And economic theory backs this up, too. One of the presumptions of Pareto efficiency is that information can flow freely between participants. If I’m a red piece on a blue square, I need to know where the red squares are in order to know which moves will improve my score. If I operate in a market with imperfect information, the side that knows more has an advantage. Joseph Stiglitz demonstrated this with his work on asymmetrical information, work that earned him the Nobel Prize in 2001.
We see this on the used car lot, where a shady dealer fudges the truth about the quality of the car we’re staring at. We see this in the equity market, where banks create securities filled with toxic mortgages and pass them off to institutional investors. And we see this in Panem. An all-knowing Capitol observes the Districts and dispatches Peacekeepers as needed. Any news from other Districts is censored. And any District that gets out of line – as happened with District 13, seventy-five years ago – gets crushed hard without any explanation.
By controlling information, Panem prevents their subjects from knowing what they have to trade. By controlling trade, Panem prevents a middle class from forming. By quashing the bourgeoisie, Panem maintains its rule.
A PEARL BEYOND PRICE
Skeptics among you might be feeling some doubts right now. The Hunger Games is a lot of things – thrilling adventure, heartbreaking teen romance, metaphor for high school – but it’s probably not a secret economics textbook.
Despite creating a world defined by income inequality, Suzanne Collins doesn’t seem to care much about the economics of Panem. A few offhand questions about the market forces that define the Districts would poke holes in the canvas. For instance: where do the bakers of District 12 get the money to make fancy treats, like frosted cakes, if there’s so little demand for their goods? How can the Capitol sustain the expense of building a huge enclosed field for each year’s Hunger Games, filling it with electronics and hydraulics, and then allowing it to go unused (but maintained enough for tourists) forever? How exactly do sponsors make sure their gifts get to their tributes: how are the packages assembled and delivered?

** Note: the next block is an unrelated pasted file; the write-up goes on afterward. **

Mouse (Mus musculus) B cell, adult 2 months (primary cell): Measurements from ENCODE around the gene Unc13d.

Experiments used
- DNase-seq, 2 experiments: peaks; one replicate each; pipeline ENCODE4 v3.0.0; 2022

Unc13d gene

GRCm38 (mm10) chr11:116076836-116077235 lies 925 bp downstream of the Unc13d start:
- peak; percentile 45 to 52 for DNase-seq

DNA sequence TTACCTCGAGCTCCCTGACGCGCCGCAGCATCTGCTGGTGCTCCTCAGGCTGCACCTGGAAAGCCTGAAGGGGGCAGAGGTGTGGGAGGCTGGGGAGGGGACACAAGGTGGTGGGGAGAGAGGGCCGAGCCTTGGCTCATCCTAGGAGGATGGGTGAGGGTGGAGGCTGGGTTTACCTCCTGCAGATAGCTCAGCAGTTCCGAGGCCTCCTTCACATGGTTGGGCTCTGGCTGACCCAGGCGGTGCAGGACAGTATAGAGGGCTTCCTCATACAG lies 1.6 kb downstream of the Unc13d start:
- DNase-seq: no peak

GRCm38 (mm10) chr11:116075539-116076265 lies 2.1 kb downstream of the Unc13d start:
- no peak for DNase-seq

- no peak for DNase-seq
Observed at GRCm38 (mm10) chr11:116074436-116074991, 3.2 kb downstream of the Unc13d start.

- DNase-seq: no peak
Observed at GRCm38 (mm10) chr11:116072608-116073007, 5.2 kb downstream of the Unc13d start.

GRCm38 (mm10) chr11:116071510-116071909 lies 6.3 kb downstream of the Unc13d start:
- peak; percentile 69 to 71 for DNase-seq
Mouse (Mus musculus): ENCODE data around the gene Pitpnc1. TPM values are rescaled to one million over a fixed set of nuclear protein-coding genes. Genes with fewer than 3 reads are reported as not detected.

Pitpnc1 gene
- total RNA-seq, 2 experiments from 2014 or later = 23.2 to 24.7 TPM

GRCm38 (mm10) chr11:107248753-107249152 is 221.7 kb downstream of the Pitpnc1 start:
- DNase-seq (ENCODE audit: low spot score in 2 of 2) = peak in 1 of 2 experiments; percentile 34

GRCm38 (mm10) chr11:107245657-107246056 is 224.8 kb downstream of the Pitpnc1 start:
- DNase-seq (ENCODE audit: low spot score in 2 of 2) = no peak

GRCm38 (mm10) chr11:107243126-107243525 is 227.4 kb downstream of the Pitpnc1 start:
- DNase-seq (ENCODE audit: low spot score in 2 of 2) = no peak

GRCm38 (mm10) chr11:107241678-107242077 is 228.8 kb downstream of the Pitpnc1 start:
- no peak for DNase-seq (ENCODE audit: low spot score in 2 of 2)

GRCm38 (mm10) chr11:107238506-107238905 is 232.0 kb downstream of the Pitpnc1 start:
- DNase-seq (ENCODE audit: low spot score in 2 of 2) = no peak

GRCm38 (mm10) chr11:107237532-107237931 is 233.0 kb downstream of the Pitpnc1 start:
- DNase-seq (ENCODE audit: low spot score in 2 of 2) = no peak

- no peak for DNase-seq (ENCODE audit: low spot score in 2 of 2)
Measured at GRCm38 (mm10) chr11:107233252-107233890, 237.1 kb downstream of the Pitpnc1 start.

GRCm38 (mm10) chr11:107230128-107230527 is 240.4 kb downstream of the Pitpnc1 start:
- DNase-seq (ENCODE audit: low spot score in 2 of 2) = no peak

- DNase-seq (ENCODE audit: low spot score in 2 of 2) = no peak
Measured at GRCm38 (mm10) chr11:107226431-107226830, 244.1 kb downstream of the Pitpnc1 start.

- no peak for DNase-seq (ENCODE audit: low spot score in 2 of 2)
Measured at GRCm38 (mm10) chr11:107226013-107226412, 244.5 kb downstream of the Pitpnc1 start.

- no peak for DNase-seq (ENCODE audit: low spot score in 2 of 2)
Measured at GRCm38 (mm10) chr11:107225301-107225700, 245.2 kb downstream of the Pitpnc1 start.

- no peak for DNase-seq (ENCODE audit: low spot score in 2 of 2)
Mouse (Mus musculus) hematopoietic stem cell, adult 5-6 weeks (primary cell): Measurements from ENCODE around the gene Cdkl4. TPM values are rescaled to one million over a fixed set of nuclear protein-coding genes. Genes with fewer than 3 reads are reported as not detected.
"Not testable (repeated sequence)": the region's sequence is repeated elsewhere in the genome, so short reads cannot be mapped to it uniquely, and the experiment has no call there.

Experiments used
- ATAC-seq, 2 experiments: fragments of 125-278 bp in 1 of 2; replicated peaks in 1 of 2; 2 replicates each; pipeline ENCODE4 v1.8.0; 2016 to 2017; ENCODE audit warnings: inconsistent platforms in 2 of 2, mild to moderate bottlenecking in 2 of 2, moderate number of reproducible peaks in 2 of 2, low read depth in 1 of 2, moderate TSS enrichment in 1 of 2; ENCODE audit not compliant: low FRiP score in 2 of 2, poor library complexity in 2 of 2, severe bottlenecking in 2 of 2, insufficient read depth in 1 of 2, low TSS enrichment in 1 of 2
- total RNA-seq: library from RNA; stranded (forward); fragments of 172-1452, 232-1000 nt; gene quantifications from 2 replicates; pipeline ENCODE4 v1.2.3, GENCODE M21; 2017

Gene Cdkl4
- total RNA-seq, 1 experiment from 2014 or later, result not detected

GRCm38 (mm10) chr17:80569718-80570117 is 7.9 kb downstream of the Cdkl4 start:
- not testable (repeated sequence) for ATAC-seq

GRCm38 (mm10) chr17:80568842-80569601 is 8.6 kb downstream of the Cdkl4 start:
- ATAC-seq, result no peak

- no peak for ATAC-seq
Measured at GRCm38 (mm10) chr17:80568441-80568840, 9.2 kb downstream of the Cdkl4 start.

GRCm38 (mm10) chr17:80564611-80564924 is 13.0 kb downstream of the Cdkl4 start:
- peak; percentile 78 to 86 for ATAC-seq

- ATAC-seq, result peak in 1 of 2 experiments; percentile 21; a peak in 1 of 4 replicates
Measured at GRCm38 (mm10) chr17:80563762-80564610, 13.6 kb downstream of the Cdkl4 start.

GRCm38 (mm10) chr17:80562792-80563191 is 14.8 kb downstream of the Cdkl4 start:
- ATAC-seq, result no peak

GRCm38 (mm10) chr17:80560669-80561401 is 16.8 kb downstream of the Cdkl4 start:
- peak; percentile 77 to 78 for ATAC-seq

Collins doesn’t need to answer these questions for The Hunger Games to be a great novel – she doesn’t and it is – but it’s indicative. There’s a type of science fiction novel that’s very concerned with the logistics and engineering of its society: the Asimov / Heinlein / Niven generation of sci-fi authors. Then there’s the type of science fiction novel that’s more concerned with atypical societies that could never exist today: the Bester / Butler / Atwood type of sci-fi author. Both are valid, and Collins’s work falls into the latter.
But we can’t dismiss the Pareto angle just yet.
First off, hypothetical critic, economics isn’t just about jobs and factories, despite what you read in the news. Economic theory is about information and choices and satisfaction. It’s about the paths people choose to get what they want, and how they make end runs around the obstacles put in their way.
But second, I don’t think it’s a stretch at all. Suzanne Collins might not care very much about the economics of how Panem actually works. But Pareto optimization is about letting people make the choices that fulfill them the most. And The Hunger Games is absolutely and explicitly a book about people being uncomfortable in the roles chosen for them.